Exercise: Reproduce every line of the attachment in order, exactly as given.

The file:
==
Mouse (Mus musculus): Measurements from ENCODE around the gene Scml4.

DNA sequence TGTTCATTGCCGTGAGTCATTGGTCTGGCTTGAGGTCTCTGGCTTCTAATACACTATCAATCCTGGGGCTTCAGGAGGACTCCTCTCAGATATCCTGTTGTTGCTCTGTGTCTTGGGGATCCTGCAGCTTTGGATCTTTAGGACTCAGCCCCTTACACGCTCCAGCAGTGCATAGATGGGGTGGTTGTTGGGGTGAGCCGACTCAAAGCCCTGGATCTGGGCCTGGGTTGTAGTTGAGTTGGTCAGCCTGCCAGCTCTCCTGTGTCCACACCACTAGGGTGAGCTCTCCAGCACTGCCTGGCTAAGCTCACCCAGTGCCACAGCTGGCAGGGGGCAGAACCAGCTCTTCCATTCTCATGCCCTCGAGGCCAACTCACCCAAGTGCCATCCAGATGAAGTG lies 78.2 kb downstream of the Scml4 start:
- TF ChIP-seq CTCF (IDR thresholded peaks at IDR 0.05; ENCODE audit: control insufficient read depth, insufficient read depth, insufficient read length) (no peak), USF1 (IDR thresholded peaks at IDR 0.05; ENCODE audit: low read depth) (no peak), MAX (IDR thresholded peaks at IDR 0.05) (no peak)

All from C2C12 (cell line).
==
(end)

Mouse (Mus musculus): Measurements from ENCODE around the gene Scml4.

DNA sequence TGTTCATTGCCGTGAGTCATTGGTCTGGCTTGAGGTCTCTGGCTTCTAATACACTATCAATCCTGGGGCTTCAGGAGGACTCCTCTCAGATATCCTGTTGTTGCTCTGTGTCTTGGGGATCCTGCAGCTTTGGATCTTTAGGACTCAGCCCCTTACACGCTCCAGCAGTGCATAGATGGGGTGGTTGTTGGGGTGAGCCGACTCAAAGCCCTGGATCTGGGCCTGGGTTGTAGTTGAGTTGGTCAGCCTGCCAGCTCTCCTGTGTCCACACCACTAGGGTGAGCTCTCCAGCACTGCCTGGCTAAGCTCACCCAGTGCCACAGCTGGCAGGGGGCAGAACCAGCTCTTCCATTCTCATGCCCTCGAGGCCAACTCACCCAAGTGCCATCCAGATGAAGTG lies 78.2 kb downstream of the Scml4 start:
- TF ChIP-seq CTCF (IDR thresholded peaks at IDR 0.05; ENCODE audit: control insufficient read depth, insufficient read depth, insufficient read length) (no peak), USF1 (IDR thresholded peaks at IDR 0.05; ENCODE audit: low read depth) (no peak), MAX (IDR thresholded peaks at IDR 0.05) (no peak)

All from C2C12 (cell line).